1959 Topps Baseball Card # 217 Carl Erskine – Los Angeles Dodgers


1959 Topps Baseball Card # 217 Carl Erskine – Los Angeles Dodgers

Anchored by the rookie card for Bob Gibson and other key Hall of Fame cards, 1959 Topps Baseball offers a big change for vintage collectors in comparison to the previous releases. A new design, large checklist and a variety of subsets means that ’59 Topps is as memorable as it is groundbreaking.

The 1959 Topps Baseball set was exceedingly large by the standards of the day, weighing in with an impressive 572 cards. This was the largest Topps set in existence when it was originally released. The continued expansion of their core baseball card set was made possible thanks to the lack of competition Topps faced following the buyout of Bowman. However, the Fleer Gum Company attempted to take a bite out Topps’ market share when they snagged the exclusive rights to Ted Williams for the 1959 season.

The 1959 Topps Baseball design was quite the departure from the normal method of using a player image against a colored background with accompanying text. Instead, Topps used a modernized layout that features the player in a profile or full-length body pose. The player image is set inside a cut-out circle that showcases a colored bottom and top border area. The player’s name is printed in a bold lowercase font and set at a slight angle on the top area of the card.

Finally, the bottom portion is reserved for the player’s team name, logo and fielding position. The popular facsimile signature is written towards the bottom of the picture image, also at an angle. Combined, these elements helped to created the appearance that each 1959 Topps Baseball card is a matted, autographed photo.

The card backs, however, still utilize a more traditional layout, detailing each player’s name, hometown, and biographical information as well as yearly and career statistics. A cartoon is employed to highlight a memorable moment event in the player’s life or career. Admittedly, it is tough to view the color scheme on the back and not expect an image of Santa Claus to appear.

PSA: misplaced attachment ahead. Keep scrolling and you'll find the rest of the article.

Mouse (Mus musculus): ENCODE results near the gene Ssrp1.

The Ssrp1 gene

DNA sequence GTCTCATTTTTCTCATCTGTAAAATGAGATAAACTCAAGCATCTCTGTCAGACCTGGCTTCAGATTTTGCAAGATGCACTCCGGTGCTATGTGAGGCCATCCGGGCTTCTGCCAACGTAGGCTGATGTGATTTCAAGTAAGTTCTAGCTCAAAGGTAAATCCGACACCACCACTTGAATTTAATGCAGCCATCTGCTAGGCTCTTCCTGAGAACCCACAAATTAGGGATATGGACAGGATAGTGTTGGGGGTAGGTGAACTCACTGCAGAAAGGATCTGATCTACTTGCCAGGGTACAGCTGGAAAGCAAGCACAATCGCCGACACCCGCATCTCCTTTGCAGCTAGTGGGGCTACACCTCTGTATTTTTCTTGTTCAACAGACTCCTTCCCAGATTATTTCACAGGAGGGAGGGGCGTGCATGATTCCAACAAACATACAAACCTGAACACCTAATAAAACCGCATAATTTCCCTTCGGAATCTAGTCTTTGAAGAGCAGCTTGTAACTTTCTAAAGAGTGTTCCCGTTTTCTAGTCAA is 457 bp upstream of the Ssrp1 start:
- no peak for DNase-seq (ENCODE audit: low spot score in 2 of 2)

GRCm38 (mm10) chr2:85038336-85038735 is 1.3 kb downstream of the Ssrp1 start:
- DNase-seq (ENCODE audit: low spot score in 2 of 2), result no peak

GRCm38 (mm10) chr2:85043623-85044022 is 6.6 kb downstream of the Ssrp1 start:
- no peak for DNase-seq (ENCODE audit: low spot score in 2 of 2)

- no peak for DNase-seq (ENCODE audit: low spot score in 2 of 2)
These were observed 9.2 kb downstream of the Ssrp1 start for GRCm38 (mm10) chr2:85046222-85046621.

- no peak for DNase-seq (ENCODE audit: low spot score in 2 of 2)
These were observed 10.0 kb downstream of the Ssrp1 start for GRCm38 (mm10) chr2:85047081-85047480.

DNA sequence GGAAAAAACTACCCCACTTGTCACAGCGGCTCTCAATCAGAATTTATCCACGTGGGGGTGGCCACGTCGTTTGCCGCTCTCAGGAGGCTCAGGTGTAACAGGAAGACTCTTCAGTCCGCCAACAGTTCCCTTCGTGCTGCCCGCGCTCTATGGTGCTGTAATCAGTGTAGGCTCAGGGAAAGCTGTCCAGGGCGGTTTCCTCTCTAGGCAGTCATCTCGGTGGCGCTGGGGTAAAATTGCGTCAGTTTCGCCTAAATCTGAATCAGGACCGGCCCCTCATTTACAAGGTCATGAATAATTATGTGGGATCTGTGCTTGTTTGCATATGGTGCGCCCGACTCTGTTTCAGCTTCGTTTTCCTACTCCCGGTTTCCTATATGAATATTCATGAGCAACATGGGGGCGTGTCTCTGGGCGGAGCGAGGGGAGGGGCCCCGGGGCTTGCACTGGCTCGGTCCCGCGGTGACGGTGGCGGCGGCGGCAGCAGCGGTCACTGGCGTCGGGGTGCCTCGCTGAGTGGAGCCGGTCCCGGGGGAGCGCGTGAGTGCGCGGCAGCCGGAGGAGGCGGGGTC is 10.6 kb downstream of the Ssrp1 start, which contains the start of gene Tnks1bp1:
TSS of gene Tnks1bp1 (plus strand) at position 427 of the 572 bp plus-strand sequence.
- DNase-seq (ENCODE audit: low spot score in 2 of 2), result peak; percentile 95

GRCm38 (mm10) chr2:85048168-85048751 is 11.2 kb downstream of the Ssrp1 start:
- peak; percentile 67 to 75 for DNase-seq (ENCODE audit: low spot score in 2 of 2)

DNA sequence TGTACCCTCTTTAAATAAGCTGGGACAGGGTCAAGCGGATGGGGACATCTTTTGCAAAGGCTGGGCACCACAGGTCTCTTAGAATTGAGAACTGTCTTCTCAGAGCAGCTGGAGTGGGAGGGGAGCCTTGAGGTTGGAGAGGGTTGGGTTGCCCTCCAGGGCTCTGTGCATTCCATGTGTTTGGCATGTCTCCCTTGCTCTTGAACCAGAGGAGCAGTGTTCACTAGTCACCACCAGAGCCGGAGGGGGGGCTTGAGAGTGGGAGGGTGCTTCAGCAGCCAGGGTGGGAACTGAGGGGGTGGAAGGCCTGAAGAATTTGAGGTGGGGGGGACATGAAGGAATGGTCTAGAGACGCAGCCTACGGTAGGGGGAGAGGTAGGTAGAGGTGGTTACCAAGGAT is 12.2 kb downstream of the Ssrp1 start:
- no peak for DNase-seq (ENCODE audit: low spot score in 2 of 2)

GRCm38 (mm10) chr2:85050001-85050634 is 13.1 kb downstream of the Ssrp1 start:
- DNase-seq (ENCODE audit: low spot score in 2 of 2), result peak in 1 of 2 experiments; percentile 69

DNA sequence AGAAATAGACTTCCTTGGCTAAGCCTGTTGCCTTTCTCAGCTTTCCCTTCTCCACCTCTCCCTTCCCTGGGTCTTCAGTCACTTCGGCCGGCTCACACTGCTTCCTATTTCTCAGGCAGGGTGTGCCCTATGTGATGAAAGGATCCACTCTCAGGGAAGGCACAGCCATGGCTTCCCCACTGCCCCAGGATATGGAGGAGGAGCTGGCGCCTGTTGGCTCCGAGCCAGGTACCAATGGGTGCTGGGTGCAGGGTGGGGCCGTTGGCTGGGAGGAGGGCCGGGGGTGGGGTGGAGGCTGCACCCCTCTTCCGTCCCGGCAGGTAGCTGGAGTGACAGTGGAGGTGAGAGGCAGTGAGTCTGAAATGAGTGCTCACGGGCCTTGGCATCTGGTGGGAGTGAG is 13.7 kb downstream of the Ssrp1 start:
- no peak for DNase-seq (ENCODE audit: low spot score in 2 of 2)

The 1959 Topps Baseball set size was able to be expanded by utilizing multiple subsets of themed cards. This includes The Sporting News Rookie Stars of 1959 (#116-146), Baseball Thrills (#461-470) and The Sporting News All-Stars (#551-572), as well as combo cards and team checklists.

Although the themed combo cards, team checklists and All-Star cards are carried over from previous releases, The Sporting News Rookie Stars of 1959 cards offer a new option to highlight young players. The majority of these Rookie Stars subset cards are official rookie cards are well, but the bigger RC names are found in the traditional base set. This includes George “Sparky” Anderson, Felipe Alou and Bob Gibson. Baseball Thrills covers notable events from the previous year.

The high-number series in 1959 Topps Baseball, card numbers 507-572, have the lowest print run of all the series in the set. While the low-number cards (#1-110) are a bit easier to find, these cards were also issued in smaller quantities, putting a premium on the key names like Mickey Mantle and Ford Frick. The MLB Commissioner at the time, Frick also enjoys an added boost as the first card in the set.

Given the new design, expanded checklist and new subsets, there were bound to be some mistakes in 1959 Topps Baseball. In fact, quite a few error cards made their way into the set. Several errors were corrected, resulting in mutiple variations. However, most don’t yield any premium. Warren Spahn and Haywood Sullivan actually have three different versions of their base cards.

One oddity about the 1959 set that often gets overlooked is the fact Topps manufactured a version of the set for the Venezuelan market. It contains only the first 196 cards and was printed on a lower-quality paper stock. Virtually idential to the main set, they can be distinguished based on the small printing/distribution info listed on the back. The 1960s would see Topps dive into the waters of test marketing rather aggressively and this appears to be one of the first forays into their well-documented test programs.

Collectors can also find three-card salesman ads that are basically un-cut panels. Fronts match the cards in the 1959 Topps Baseball set and the back includes an ad and the back design for either Nellie Fox or Ted Kluszewski.

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